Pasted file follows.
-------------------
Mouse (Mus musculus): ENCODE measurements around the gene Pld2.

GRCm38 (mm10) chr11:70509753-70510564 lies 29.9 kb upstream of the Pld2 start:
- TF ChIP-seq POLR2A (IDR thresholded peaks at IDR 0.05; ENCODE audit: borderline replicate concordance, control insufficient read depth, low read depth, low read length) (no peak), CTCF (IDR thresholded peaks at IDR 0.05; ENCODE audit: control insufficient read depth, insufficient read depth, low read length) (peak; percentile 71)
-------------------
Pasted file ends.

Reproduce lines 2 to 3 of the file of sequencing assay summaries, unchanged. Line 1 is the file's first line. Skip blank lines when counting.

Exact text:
GRCm38 (mm10) chr11:70509753-70510564 lies 29.9 kb upstream of the Pld2 start:
- TF ChIP-seq POLR2A (IDR thresholded peaks at IDR 0.05; ENCODE audit: borderline replicate concordance, control insufficient read depth, low read depth, low read length) (no peak), CTCF (IDR thresholded peaks at IDR 0.05; ENCODE audit: control insufficient read depth, insufficient read depth, low read length) (peak; percentile 71)